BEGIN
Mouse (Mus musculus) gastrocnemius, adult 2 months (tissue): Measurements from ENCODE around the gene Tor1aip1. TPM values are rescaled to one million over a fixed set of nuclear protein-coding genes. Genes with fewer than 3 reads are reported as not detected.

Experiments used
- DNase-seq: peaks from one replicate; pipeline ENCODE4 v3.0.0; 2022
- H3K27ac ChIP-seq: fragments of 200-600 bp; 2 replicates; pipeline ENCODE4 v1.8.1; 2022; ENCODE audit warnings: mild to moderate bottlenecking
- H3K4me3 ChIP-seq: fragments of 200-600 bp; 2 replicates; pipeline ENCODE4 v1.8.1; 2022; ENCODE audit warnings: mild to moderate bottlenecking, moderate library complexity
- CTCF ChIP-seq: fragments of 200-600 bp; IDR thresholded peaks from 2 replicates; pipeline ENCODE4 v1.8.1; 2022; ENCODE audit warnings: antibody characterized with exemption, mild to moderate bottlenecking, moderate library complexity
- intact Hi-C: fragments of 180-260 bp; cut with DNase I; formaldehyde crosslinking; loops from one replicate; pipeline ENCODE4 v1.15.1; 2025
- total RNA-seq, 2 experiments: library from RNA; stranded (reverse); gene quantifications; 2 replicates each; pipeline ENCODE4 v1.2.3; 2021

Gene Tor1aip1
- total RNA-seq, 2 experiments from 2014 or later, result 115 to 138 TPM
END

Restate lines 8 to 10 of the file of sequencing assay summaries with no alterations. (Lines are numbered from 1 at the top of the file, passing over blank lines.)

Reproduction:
- total RNA-seq, 2 experiments: library from RNA; stranded (reverse); gene quantifications; 2 replicates each; pipeline ENCODE4 v1.2.3; 2021

Gene Tor1aip1
- total RNA-seq, 2 experiments from 2014 or later, result 115 to 138 TPM